Marketing used to follow simple rules, keeping us at a safe distance from our customers and only communicating to them through one way glass and one way channels.
But now, suddenly we need to start tearing down all the safety nets and expose our comfort zones. We need to get out of this protected marketing world, and back into the real world by building real relationships with our participants, not imaginary ones. This understandably terrifies some companies.
As Antti Öhrlin puts it in his introduction to the book Social Media Marketing:
- “… we’ll do nearly anything to get your attention and make you buy our product or service. Anything but engage you in dialogue with us, as we would not know how to conduct millions of conversations simultaneously.”
This reservation against social media is also pointed out by Dirk Singer author of thisisherd.com, in his slideshow “Justifying social media to internal clients” on slideshare.net as he makes the argument why companies can’t afford not to participate.
But what is the role of companies in social media? A lot of the marketing twitteres I get in contact with seem to think it’s about feeding links onto the twitterverse, and the same can be said for several of the “brand”-groups I’ve found on Facebook. (of course these are the bad examples, there are lots of brilliant once as well.)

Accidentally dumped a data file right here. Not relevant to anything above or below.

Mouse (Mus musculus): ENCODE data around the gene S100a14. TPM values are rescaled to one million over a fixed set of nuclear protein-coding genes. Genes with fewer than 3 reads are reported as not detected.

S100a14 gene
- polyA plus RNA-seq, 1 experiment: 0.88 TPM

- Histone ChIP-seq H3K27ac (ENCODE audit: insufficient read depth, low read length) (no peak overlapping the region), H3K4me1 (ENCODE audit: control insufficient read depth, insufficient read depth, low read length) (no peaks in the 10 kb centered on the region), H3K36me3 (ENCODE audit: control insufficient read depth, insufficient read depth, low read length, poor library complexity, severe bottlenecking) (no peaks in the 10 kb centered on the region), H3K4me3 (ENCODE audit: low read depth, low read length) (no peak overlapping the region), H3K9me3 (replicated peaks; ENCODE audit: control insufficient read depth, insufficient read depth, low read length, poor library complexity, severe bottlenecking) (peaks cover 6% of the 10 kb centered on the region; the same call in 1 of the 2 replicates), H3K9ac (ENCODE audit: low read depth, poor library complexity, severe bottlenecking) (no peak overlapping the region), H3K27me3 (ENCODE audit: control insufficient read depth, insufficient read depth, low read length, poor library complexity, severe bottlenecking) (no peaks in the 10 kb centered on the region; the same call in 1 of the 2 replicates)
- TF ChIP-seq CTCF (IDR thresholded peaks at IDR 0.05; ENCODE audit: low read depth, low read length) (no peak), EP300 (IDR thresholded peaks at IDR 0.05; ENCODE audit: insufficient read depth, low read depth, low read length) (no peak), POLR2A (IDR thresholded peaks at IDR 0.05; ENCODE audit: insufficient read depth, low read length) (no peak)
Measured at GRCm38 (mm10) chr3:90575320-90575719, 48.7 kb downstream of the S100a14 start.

But this doesn’t create conversations, it just turns the social media tool into yet another channel for distributing information. Any “social Media” platform can be used as a broadcast medium, and this might be how we want to use it, but if we want to engage in conversations we need to start talking, not just sharing.
Henry Jenkins ads to the perspective:
- Even highly successful media properties draw their viewership from an amalgamation of clustered communities. If you really want to be successful, you’ll recognize this and mine those communities to better understand how they operate and the culture that ties them together. via What Consumes Me.
And further extended by David Armano in an interview with Paula berg from Sothwest Airlines:
- “the challenges all organizations face when wading into the waters of the social web
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. Since the medium requires actual people to be responsive and talk back, it doesn’t look like tradition marketing, PR or other forms of communications but virtually cuts across all these disciplines including customer service. But during Paula’s talk she reiterated that Southwest doesn’t try to control the conversations that inevitably arise around them—but citing recent incidents, they have learned that they can indeed lead them by engaging critics and telling their side of the story.”
Social media is about engaging in conversations, “the exchange of ideas”, leading or igniting them online. It’s NOT about feeding a tribe with links or messages.
Using twitter or other micro update formats to inform customers or send messages is brilliant, but it’s not engaging in social media, it’s just turns it into one more platform for informing customers.
What I’m trying to say is: Having a presence on social media is not social media, talking, discovering and building relationships are
. It’s the nature of your activity that is important, not your choice of technology.